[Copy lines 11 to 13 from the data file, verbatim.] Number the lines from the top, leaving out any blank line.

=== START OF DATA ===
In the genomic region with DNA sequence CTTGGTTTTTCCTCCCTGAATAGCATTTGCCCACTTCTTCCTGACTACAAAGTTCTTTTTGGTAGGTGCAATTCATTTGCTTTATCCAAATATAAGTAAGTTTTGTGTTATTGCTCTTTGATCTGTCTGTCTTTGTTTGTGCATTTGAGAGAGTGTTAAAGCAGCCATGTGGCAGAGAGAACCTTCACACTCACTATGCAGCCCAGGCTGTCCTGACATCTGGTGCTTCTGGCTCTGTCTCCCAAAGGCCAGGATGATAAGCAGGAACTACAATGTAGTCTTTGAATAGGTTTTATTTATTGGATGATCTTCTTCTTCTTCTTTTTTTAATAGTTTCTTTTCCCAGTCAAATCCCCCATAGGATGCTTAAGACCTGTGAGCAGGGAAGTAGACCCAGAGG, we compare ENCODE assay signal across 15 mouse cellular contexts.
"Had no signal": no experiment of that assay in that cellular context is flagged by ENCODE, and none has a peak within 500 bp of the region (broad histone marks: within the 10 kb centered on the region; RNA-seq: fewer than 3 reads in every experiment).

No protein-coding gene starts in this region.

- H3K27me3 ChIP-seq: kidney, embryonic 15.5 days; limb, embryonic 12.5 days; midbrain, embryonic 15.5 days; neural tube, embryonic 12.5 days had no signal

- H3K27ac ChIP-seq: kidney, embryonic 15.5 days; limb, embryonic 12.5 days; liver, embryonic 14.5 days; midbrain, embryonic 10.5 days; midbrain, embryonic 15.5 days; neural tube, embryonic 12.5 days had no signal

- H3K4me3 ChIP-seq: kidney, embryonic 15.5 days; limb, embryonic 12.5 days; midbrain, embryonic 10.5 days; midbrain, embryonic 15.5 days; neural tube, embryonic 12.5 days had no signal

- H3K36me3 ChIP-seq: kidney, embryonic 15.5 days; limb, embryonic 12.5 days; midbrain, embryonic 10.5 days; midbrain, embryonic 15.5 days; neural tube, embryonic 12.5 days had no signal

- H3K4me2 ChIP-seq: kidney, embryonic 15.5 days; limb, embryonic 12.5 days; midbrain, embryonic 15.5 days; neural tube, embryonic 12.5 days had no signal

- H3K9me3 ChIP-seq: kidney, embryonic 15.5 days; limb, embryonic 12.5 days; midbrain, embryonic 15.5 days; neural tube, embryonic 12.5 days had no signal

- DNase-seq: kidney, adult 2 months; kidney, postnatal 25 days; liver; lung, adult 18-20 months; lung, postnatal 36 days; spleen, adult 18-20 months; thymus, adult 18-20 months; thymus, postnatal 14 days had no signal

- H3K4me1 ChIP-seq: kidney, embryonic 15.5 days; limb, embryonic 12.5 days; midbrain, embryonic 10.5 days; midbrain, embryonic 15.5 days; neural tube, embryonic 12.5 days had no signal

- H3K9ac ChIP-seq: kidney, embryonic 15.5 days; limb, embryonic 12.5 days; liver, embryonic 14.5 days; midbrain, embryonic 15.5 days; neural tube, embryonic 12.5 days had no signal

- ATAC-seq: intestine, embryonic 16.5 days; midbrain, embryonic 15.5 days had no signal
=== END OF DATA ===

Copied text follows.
- H3K4me1 ChIP-seq: kidney, embryonic 15.5 days; limb, embryonic 12.5 days; midbrain, embryonic 10.5 days; midbrain, embryonic 15.5 days; neural tube, embryonic 12.5 days had no signal

- H3K9ac ChIP-seq: kidney, embryonic 15.5 days; limb, embryonic 12.5 days; liver, embryonic 14.5 days; midbrain, embryonic 15.5 days; neural tube, embryonic 12.5 days had no signal

- ATAC-seq: intestine, embryonic 16.5 days; midbrain, embryonic 15.5 days had no signal